ions between changes in open ocean populations and coastal environments. This is most apparent in Estes' study sites throughout the Aleutian Archipelago where he and his team have studied kelp forests for over thirty years. "What we've seen is that the kelp forest ecosystem in South Western Alaska went from being robust to beinggone. It's staggering that it occurred over such a large area in such a short time just a few years," says Estes. "The food web interconnectivity - that urchin explosions could be linked to whaling 50 years ago - is amazing."
"We may take well intended actions to protect species like sea otters - but that may not be enough if we've unwittingly set in motion other disturbances that eventually impact different animals in different places," says Jeremy Jackson, of Scripps Institution of Oceanography. Jackson was the lead author on a widely cited paper in Science that first demonstrated pervasive impacts of historic disturbances on ocean ecosystems. "This is the most dramatic example to date," says Jackson. "It's so counterintuitive - and reaches back beyond memory and across the entire North Pacific Ocean."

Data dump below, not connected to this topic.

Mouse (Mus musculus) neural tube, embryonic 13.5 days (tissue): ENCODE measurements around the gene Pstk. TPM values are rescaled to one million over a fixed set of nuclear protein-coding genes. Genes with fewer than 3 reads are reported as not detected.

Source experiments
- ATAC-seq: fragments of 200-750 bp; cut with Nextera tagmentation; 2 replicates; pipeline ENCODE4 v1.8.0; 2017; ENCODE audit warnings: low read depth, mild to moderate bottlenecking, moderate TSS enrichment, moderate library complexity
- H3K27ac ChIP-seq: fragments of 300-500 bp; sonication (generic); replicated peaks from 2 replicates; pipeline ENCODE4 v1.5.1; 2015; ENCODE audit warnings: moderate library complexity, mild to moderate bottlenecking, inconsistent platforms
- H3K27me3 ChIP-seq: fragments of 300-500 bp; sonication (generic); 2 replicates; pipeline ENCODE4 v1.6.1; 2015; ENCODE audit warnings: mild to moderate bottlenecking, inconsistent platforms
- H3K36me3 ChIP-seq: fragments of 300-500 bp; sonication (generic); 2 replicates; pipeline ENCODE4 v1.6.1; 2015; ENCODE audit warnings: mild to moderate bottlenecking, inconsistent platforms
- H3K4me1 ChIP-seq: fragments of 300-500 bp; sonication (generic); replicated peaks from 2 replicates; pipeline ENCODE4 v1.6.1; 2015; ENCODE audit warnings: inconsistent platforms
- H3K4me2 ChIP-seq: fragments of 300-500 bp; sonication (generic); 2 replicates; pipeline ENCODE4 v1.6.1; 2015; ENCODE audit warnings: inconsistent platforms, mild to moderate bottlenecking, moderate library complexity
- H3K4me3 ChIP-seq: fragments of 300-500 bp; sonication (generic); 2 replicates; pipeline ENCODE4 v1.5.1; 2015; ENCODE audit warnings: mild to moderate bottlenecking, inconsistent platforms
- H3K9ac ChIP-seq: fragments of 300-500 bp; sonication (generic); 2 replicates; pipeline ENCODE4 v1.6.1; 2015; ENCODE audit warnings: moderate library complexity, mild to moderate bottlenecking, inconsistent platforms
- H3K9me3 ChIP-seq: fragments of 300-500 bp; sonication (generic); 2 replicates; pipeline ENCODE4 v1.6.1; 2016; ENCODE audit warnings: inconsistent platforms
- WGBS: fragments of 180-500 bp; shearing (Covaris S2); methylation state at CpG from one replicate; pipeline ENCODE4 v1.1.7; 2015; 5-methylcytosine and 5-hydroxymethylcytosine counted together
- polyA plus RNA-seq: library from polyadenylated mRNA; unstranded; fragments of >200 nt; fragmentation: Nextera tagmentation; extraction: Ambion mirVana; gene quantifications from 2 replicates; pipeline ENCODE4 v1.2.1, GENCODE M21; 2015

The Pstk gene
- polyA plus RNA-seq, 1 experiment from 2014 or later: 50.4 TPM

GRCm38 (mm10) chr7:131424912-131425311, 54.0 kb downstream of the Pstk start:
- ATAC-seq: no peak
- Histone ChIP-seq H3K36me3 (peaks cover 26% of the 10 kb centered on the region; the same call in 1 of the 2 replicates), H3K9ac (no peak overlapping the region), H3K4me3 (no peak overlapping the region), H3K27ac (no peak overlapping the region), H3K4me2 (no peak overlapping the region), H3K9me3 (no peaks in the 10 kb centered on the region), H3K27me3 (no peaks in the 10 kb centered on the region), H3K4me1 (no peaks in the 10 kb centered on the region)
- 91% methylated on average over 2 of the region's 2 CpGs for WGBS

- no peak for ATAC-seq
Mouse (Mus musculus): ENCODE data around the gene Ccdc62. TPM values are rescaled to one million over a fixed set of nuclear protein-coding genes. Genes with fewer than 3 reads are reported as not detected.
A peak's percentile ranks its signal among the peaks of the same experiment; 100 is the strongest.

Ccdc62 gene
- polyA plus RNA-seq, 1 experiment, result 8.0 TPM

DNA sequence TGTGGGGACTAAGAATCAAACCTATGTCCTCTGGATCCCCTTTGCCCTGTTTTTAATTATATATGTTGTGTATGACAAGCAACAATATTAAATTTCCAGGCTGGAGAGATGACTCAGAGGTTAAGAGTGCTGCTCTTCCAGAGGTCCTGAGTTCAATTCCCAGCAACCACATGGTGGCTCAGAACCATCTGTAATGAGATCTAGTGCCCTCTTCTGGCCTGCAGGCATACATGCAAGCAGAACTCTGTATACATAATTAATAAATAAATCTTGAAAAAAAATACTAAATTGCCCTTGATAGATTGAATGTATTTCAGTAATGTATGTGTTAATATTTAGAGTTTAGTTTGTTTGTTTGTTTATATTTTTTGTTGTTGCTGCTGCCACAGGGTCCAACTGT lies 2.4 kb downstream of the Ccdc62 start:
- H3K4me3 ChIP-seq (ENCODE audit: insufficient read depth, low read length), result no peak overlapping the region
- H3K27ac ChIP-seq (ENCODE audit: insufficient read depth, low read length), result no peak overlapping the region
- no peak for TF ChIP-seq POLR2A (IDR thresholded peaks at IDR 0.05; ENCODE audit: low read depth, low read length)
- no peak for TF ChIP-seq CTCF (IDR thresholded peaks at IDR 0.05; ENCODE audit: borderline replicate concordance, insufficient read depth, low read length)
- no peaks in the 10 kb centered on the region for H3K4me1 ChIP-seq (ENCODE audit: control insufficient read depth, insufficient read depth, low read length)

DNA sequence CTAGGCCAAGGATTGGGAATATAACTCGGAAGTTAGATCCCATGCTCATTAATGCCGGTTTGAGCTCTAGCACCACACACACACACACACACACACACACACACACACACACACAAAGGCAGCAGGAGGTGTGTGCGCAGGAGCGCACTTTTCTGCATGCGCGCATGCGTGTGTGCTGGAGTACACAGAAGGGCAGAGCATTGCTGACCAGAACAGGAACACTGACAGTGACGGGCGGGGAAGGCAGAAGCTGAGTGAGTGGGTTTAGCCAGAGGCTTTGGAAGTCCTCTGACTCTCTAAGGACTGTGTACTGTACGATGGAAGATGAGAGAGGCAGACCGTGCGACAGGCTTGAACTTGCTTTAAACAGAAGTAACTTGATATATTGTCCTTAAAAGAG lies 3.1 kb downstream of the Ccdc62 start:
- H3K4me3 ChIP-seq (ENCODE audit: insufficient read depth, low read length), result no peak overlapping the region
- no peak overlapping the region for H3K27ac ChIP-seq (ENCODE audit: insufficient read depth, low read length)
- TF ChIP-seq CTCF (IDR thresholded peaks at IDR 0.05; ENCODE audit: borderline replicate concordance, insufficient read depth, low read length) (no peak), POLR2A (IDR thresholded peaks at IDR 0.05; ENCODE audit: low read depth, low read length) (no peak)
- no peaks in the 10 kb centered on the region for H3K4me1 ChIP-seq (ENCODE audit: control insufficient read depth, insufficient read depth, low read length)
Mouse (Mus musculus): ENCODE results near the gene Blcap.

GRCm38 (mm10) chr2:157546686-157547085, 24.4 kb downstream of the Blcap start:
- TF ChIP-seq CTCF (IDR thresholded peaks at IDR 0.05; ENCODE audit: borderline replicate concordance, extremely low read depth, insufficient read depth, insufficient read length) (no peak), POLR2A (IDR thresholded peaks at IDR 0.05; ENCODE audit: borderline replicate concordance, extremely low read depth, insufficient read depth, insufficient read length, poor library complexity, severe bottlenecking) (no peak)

"The message," says Springer, "is that overfishing and massive extraction can lead to food web impacts that are unexpected and unintended."
The authors feel that the importance of predation in structuring food webs needs to be more fully appreciated and understood and humans are the ultimate predators. This points to the need for caution in managing fisheries today. The kind of extraction that happened with whales fifty years ago still goes on with other species, wearing away the resilience of the system.
"To me it very much is an overfishing problem same damn thing but fifty years ago whales were the fish," say Estes.
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Contact: Jessica Brown
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